Category Archives: People

Basque Fact of the Week: My Uncle Tio Joe

We spent the next day, the day after seeing Bilbo, with family. In the morning, we met my dad’s sister Begoña and her family in Gernika. The rest of the family slowly found us throughout the morning and early afternoon as we wandered the city, stopping by the Tree of Gernika and a statue of […]

Bringing Ely, Nevada to London

Vince Juaristi, who amongst many other activities has written extensively about his Basque experience, just wrote to me about Daniel Gamboa Camou, a young Basque-American who is an actor, producer, and theatre-maker and who’s debut production, Now Entering Ely, Nevada, is going to have multiple performances in London. They are looking for some help to […]

Basque Fact of the Week: Pedro Etxenike, Physicist

As a scientist of Basque heritage, it is truly inspirational to see the success of people like Professor Pedro Etxenike. Not only is he a world class scientist, but over his career he has advocated for the role of science in society, helping the Basque government form educational and scientific policy as well as advocating […]

Basque Fact of the Week: Gaspar de Jauregui, the Shepherd

The military conflicts that surrounded the Basque Country in the early 1800s changed the fortunes of many. Comrades in one war fought against each other in the next. Heroes were exiled only to be called upon again when the politics of Spain shifted. Gaspar de Jauregui saw it all. Starting as a guerrilla fighter, he […]

Basque Fact of the Week: José Francisco Tellería Uribe, the Quack of Gipuzkoa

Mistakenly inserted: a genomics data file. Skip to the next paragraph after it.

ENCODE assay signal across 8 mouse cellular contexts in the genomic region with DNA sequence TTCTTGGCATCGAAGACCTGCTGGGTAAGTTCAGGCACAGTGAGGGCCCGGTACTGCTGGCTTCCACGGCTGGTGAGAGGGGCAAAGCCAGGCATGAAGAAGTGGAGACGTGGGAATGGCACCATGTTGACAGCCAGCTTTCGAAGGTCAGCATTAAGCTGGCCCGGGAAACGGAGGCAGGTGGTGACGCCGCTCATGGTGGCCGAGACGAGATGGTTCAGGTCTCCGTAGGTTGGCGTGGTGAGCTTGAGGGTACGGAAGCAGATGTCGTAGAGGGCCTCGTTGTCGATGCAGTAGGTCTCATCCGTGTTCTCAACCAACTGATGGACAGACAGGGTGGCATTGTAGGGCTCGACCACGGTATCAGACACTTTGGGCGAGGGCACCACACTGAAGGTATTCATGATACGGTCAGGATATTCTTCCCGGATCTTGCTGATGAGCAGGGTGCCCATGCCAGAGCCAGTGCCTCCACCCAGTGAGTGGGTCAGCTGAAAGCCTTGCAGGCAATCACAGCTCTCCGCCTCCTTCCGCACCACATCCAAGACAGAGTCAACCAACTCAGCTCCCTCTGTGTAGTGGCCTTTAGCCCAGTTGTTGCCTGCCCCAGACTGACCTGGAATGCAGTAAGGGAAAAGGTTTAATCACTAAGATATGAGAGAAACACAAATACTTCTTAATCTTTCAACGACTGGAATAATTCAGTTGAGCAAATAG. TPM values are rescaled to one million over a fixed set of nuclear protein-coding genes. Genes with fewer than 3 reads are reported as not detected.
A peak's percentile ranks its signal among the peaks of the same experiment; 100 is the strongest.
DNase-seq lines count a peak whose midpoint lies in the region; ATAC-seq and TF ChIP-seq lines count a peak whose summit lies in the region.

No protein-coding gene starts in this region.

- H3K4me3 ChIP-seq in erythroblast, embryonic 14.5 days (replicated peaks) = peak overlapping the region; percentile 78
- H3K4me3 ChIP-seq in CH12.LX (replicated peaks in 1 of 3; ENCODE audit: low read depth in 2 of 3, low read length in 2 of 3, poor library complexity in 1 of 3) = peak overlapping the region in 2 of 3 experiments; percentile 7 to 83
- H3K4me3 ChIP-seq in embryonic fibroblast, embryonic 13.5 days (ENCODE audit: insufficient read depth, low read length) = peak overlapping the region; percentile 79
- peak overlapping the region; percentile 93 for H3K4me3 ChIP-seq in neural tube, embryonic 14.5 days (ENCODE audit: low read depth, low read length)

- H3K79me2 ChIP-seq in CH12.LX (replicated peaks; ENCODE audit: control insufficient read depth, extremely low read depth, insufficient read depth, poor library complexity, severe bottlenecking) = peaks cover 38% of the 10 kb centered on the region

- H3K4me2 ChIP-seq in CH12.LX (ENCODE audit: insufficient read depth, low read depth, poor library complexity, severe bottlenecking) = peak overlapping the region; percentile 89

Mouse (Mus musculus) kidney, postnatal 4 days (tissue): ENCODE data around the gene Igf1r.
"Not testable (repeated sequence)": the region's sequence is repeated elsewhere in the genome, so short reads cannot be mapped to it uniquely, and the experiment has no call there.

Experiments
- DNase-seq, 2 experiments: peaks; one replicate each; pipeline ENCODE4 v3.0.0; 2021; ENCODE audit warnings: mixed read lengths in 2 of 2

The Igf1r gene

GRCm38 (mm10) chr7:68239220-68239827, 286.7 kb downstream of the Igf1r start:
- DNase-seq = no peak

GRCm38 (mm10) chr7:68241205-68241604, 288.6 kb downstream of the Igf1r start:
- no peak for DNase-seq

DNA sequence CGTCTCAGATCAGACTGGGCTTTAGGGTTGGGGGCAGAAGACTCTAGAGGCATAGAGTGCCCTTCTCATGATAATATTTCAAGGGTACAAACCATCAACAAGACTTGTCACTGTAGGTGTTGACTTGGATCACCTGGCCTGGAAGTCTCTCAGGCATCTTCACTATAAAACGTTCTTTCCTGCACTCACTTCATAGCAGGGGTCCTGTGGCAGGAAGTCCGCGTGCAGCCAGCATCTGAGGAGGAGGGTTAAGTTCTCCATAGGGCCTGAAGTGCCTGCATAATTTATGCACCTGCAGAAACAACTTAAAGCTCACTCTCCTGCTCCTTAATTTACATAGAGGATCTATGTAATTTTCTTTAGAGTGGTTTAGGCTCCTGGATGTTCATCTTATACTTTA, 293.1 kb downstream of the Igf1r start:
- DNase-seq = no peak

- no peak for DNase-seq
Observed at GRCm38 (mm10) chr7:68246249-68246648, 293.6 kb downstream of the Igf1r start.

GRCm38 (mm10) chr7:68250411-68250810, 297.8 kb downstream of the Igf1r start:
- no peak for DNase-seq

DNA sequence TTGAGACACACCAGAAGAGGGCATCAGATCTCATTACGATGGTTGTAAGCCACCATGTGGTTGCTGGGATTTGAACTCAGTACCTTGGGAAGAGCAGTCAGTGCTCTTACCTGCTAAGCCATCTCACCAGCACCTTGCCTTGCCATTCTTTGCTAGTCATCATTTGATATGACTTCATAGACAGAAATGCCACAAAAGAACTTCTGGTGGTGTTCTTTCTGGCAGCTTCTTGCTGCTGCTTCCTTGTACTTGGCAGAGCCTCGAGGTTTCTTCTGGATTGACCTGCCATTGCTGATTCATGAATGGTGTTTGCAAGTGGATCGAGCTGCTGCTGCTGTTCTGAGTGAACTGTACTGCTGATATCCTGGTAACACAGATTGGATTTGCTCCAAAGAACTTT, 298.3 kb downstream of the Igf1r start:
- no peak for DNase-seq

There are times when someone does something so singular that their name becomes associated with the act, that their name becomes an eponym. In the United States, we sign our John Hancock. A Benedict Arnold is a traitor. And McCarthyism has taken on meaning beyond McCarthy’s original campaign against communists. Eponyms exist in other languages […]

Telling the Stories that Need to be Told: An Interview with Richard Etulain

Ever since Robert Laxalt’s Sweet Promised Land told the story of his Basque immigrant father, there has been a growing recognition that the lives and stories of these men and women are not only worth telling, but comprise an integral part of our collective history and experience. Professor Richard Etulain has made it his life’s […]

Basque Fact of the Week: Tomas Zumalakarregi, Carlist Leader and Inventor of Tortilla

When people one or two hundred years from now look back, what will they remember us for? Out of all of our achievements and accomplishments, which will stand out? Tomas Zumalakarregi is remembered for being a preeminent Carlist general. At the same time, he is thought to be the inventor of Spanish tortilla (though there […]

Basque Fact of the Week: Ignacio Berriochoa, Stonemason of Shoshone, Idaho

The Basque men and women who came to the American West typically came because of the sheepherding industry. However, they often had other, even greater, impact on their local communities. One example is Ignacio Berriochoa who settled in southern Idaho. He was of course a sheepherder, and a farmer, but his more lasting contributions (besides […]

Basque Fact of the Week: Monica Bertagnolli, Granddaughter of Basque Immigrants, Nominated to Lead NIH

On May 15, 2023, President Joe Biden nominated Dr. Monica Bertagnolli to head the United States National Institutes of Health (NIH), the largest public funder of biomedical research in the world. Dr. Bertagnolli’s nomination is notable because, if confirmed, she would be only the second woman to lead the NIH. Dr. Bertagnolli is the granddaughter […]

Basque Fact of the Week: Maritxu Anatol Arístegui of the Comet Line

The Basque Country, straddling the border of France and Spain, played a key role during World War II, serving as a conduit for Allied prisoners and Jewish refugees to escape the horrors of the war. Numerous Basques played an important part in helping those people cross the border. In the past, I’ve highlighted Florentino Goikoetxea, […]